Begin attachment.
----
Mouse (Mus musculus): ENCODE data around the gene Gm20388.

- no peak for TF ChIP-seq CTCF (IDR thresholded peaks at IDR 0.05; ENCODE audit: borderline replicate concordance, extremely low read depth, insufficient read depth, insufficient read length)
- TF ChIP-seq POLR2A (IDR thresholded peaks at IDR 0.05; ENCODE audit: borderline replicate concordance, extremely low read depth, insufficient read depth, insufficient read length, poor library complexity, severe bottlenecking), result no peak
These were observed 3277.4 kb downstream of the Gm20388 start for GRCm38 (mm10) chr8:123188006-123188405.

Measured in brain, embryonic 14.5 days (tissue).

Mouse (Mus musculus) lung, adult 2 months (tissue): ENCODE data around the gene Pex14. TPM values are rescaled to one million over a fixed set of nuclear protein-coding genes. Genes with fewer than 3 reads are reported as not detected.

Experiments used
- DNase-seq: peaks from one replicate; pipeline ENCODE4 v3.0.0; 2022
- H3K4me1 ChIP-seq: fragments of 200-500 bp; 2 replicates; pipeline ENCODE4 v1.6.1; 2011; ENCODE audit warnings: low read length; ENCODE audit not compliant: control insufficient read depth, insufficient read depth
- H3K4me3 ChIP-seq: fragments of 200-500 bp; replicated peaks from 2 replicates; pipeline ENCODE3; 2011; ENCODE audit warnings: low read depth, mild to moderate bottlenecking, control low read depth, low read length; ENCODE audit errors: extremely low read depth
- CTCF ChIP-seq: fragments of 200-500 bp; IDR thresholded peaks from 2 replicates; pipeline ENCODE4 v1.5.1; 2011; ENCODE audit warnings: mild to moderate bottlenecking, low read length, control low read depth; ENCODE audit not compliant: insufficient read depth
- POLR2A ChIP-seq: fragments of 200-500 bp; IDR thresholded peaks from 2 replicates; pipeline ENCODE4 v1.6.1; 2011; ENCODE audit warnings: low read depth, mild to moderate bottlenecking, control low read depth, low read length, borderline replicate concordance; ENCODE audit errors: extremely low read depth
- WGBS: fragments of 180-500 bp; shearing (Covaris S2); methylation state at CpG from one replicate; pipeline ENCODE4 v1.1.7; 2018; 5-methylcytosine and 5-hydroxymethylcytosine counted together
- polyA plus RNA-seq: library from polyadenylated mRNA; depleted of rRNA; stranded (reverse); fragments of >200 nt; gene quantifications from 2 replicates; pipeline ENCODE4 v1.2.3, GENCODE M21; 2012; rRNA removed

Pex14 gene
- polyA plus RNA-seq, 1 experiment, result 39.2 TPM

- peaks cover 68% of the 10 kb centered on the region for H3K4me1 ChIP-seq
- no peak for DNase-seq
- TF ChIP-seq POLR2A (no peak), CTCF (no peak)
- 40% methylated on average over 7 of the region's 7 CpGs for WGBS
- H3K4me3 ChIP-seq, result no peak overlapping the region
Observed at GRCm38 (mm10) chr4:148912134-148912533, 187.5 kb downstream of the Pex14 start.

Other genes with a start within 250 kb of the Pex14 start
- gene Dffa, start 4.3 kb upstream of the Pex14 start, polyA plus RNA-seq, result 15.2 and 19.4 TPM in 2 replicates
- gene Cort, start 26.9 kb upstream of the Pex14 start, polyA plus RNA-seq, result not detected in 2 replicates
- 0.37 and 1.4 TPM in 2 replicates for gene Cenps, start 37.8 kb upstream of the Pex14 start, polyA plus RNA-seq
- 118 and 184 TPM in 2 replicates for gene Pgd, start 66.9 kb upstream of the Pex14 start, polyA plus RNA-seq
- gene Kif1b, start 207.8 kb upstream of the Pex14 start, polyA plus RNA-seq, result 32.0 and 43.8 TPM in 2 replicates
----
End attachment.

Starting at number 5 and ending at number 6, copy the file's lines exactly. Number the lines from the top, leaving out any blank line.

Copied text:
Measured in brain, embryonic 14.5 days (tissue).

Mouse (Mus musculus) lung, adult 2 months (tissue): ENCODE data around the gene Pex14. TPM values are rescaled to one million over a fixed set of nuclear protein-coding genes. Genes with fewer than 3 reads are reported as not detected.